Here's the bombshell, it actually is in there and I would love to know this person's response and whether he/she still maintains that BMW have "met its obligations under the DPA."

                              Link below to the 2016 guidance, see page 7 paragraph 5:



                              http://www.scoronline.co.uk/sites/de...02%20final.pdf

                              Is this person still going to say that they've met their obligations in processing fairly and accurately?! I'm amazed that this person has been able to reference Principle 4 yet failed spectacularly to notice the 4 bullet points identifying when a default should not be filed.
                              Thanks R0b. I didn't spot this originally but you're absolutely right.

                              I've just sent the below response to the case officer at the ICO:

                              "Hi [name], thanks for your reply and for looking into my case.

                              With all due respect, your assessment below
                              in fact contradicts the information outlined within the 2016 SCOR guidance which you make reference to.

                              I quote a statement you’ve made in your assessment below: “the reference to fees and charges on page 7 of the 2014 guidance does not appear in the 2016 version”. This statement is incorrect. On page 7, paragraph 5 of the 2016 SCOR guidance, the following is written:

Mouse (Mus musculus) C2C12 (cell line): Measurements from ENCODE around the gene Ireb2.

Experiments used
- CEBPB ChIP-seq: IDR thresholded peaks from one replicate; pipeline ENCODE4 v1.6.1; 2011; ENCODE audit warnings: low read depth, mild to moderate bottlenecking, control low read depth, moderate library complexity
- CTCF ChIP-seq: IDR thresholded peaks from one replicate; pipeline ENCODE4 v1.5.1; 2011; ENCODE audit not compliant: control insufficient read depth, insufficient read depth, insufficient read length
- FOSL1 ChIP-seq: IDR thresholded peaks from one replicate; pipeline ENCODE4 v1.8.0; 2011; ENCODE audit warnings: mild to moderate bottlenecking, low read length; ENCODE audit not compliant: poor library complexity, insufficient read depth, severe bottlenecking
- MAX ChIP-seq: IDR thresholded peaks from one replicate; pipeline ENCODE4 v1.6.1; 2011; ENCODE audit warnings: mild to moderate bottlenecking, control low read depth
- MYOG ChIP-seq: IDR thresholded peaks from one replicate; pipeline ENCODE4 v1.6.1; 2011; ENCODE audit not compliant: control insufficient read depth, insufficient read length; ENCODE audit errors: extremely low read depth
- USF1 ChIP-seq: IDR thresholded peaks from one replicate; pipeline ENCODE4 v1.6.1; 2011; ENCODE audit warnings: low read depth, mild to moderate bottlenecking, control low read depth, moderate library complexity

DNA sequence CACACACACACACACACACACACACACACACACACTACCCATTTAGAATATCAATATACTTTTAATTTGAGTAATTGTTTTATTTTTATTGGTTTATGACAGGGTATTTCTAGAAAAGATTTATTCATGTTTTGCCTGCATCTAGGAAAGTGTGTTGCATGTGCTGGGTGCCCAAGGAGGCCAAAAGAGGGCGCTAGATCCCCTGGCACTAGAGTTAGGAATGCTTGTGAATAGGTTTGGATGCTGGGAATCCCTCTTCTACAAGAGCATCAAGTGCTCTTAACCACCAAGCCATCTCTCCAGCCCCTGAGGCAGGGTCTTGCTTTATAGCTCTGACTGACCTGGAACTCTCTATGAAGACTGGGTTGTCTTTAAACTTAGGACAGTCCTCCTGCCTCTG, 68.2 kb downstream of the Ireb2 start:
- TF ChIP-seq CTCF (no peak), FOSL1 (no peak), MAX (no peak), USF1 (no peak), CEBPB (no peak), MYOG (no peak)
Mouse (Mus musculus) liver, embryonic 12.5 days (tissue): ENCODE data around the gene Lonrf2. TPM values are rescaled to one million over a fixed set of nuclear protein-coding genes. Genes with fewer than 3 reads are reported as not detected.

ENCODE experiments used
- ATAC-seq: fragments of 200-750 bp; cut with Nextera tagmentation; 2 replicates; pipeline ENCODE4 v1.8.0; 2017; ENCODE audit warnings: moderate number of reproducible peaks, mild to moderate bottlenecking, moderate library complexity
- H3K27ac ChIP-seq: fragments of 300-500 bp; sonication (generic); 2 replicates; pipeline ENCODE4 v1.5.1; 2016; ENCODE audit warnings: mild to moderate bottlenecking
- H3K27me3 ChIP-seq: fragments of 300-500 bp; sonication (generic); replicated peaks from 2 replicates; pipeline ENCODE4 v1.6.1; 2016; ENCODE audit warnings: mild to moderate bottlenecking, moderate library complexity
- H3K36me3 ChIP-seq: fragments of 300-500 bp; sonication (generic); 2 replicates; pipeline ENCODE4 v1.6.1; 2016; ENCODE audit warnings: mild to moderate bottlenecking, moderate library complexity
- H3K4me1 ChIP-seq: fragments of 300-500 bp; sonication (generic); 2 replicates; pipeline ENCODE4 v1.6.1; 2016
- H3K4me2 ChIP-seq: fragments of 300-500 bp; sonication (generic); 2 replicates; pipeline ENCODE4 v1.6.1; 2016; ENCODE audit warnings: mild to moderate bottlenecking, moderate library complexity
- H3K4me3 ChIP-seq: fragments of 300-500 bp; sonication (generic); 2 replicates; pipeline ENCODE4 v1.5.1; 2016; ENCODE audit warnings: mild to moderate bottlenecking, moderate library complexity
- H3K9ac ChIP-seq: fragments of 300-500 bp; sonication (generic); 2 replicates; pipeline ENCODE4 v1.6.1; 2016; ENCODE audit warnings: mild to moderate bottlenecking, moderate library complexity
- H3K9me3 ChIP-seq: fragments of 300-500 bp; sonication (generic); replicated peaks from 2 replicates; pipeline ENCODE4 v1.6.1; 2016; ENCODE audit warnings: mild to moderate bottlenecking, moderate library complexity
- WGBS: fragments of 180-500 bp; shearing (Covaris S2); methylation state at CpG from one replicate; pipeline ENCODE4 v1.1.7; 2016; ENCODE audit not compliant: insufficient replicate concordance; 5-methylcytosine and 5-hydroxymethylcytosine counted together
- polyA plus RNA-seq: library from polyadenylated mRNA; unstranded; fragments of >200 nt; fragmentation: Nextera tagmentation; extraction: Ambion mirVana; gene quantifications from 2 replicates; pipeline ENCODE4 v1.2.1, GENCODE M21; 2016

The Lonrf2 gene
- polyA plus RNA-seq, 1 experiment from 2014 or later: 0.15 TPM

"A default should not be filed:
                              - If you make a payment, in time, that fully meets the terms set out in the default notice
                              - If jointly with the lender an agreement is reached for an arrangement and you keep to the terms of that arrangement
                              - If the amount outstanding is solely made up of fees or charges- If a lender is given evidence that a customer is deceased (for example
                              averifiable death certificate, probate or letter of administration)”
                              I have marked the relevant point in the above extract in bold for your reference. Below is the link to the full version of the 2016 SCOR guidance from which the above extract is taken:
                              http://www.scoronline.co.uk/sites/default/files/High%20Level%20Prinicples%20Document%20Version%202 %20final.pdf

                              The purpose of recording a default on someone’s credit file is to highlight the breakdown of a consumer’s relationship with a lender where there are arrears outstanding under the original agreement. The points written on page 7 of the 2016 SCOR guidance (quoted above) are a set of criteria that a genuine default notice MUST NOT fall into, in order to ensure that defaults are not incorrectly/falsely recorded against a